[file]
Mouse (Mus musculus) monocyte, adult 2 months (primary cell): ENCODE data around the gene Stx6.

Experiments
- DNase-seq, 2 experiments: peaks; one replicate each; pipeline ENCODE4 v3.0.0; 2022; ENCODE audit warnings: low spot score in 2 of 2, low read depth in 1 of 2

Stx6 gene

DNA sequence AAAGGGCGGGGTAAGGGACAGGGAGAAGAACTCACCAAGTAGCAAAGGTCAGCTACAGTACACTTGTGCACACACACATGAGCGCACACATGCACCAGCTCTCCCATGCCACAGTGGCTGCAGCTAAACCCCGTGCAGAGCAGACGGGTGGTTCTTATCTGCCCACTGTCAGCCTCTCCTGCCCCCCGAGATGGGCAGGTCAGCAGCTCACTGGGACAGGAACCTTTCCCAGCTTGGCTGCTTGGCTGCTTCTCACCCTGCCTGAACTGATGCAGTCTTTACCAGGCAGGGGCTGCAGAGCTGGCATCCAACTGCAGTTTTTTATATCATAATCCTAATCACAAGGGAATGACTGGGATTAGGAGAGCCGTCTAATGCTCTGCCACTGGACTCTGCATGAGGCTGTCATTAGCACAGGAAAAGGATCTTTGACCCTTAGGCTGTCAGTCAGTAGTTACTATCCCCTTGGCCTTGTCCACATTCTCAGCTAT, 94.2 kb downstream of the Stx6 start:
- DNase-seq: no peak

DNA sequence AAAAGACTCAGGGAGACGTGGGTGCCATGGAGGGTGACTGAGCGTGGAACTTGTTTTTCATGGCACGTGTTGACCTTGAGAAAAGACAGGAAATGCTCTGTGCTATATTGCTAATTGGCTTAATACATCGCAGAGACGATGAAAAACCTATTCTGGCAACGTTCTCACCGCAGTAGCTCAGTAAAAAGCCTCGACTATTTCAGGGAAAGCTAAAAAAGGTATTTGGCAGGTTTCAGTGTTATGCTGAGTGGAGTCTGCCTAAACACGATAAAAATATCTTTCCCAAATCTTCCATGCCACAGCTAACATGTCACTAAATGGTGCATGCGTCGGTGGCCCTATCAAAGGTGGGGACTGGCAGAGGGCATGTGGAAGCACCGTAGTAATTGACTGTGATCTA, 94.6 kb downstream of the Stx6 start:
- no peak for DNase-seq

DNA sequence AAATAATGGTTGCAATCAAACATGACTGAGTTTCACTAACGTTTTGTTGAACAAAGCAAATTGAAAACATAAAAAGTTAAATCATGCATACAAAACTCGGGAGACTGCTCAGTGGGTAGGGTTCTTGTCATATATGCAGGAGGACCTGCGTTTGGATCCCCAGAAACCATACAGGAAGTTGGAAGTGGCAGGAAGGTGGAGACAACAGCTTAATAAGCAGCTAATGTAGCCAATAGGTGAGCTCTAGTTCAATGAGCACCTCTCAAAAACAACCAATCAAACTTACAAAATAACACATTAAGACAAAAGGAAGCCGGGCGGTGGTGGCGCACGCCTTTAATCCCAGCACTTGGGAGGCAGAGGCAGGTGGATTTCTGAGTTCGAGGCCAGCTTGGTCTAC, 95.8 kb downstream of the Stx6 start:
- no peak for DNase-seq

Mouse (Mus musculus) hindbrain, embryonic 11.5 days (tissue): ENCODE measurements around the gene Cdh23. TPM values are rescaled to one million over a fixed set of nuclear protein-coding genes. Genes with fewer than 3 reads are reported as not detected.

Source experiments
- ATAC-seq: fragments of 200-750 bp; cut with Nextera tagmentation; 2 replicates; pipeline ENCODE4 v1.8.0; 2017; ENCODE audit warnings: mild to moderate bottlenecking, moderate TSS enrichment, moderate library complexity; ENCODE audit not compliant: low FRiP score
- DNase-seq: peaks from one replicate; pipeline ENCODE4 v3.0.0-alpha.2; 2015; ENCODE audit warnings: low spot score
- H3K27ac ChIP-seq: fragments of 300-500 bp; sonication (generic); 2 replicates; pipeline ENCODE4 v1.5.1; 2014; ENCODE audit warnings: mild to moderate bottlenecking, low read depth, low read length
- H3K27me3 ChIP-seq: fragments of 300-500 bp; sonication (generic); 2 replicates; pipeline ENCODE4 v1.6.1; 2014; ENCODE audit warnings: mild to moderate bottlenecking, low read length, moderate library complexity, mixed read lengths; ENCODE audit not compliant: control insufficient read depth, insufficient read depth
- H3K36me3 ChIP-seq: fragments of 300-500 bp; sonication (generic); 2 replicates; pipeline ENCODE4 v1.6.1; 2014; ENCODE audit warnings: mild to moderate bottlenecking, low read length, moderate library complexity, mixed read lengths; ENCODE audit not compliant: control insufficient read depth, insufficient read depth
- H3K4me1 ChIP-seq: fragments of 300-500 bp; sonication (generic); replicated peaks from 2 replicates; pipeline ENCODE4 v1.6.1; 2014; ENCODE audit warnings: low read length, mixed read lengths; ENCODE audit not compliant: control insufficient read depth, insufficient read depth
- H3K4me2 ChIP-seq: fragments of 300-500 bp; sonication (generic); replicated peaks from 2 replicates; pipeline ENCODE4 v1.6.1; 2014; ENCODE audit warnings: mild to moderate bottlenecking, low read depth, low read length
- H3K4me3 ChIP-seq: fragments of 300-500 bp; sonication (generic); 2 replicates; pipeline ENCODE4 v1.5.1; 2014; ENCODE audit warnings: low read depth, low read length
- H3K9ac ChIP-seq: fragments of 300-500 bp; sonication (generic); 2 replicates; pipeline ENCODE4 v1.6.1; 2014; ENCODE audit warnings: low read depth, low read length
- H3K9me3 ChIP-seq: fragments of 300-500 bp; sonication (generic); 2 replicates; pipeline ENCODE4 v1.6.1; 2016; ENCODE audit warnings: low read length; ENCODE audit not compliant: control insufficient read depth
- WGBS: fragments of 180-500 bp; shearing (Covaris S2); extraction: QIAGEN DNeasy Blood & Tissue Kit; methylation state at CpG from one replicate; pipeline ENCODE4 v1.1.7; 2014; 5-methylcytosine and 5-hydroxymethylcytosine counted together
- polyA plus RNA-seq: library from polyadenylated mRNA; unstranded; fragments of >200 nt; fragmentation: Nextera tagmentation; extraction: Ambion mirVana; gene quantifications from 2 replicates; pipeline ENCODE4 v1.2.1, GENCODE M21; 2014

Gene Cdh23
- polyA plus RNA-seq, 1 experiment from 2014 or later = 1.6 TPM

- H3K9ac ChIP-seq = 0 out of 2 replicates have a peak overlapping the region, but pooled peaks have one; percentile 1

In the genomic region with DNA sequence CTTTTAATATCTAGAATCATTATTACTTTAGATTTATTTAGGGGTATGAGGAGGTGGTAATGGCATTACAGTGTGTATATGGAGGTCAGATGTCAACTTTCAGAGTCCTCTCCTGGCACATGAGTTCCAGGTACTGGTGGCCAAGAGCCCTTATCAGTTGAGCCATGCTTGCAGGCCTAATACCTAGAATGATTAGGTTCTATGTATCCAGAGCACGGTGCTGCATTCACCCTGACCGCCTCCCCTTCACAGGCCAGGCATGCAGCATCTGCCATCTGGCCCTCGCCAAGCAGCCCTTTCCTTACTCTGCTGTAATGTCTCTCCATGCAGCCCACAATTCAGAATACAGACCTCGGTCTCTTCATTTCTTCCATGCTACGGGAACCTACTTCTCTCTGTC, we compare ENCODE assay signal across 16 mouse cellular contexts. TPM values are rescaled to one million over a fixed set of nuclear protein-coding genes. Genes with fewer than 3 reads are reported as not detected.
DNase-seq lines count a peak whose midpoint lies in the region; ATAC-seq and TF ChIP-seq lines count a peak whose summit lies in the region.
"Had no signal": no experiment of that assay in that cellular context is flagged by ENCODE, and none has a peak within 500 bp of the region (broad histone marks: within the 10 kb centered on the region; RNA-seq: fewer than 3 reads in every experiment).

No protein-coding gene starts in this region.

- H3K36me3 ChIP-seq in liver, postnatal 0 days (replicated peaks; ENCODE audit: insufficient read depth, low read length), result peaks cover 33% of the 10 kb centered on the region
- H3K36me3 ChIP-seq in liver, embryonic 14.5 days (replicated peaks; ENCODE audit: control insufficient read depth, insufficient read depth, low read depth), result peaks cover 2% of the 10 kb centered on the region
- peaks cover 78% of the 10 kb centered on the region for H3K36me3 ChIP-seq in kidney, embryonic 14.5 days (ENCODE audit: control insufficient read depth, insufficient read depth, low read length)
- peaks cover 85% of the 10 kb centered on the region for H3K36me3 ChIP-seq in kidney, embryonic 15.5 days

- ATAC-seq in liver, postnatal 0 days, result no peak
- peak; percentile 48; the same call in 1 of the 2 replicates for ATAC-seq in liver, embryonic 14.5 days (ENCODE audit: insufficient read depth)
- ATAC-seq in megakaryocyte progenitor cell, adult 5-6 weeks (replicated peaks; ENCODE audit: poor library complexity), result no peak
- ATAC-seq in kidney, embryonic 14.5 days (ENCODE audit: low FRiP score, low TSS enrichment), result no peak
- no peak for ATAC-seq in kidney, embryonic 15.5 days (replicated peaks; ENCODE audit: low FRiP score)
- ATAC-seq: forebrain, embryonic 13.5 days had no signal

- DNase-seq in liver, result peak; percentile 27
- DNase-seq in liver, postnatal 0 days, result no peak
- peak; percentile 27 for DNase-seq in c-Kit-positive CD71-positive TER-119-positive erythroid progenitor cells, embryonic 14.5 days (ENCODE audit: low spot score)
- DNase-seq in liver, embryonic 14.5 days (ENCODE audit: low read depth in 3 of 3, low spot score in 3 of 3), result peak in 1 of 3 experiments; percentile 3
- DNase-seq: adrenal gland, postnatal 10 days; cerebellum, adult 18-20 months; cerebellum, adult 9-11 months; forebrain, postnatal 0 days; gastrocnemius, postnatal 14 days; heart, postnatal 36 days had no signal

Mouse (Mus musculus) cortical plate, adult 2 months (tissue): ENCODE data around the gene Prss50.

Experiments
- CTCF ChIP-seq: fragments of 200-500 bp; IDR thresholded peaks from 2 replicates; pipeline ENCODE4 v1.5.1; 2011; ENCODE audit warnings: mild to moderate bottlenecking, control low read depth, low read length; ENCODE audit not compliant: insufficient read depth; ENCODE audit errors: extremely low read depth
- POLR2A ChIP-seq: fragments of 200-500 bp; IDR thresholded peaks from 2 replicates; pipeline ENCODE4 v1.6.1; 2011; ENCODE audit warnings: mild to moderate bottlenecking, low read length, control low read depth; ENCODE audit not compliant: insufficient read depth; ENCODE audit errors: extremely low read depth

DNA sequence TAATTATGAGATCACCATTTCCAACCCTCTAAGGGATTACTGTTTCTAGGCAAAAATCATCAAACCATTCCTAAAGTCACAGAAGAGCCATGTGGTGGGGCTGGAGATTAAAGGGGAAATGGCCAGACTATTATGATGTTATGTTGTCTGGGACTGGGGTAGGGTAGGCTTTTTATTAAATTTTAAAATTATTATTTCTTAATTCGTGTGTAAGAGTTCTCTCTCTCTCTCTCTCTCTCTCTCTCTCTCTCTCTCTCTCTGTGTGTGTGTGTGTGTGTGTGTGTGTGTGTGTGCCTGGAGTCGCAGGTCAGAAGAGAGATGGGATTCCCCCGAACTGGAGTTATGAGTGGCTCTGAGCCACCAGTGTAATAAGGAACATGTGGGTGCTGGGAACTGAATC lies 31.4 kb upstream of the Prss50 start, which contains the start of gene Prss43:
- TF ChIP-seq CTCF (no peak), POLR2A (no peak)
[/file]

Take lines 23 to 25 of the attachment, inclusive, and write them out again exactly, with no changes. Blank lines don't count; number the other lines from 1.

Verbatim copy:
- WGBS: fragments of 180-500 bp; shearing (Covaris S2); extraction: QIAGEN DNeasy Blood & Tissue Kit; methylation state at CpG from one replicate; pipeline ENCODE4 v1.1.7; 2014; 5-methylcytosine and 5-hydroxymethylcytosine counted together
- polyA plus RNA-seq: library from polyadenylated mRNA; unstranded; fragments of >200 nt; fragmentation: Nextera tagmentation; extraction: Ambion mirVana; gene quantifications from 2 replicates; pipeline ENCODE4 v1.2.1, GENCODE M21; 2014

Gene Cdh23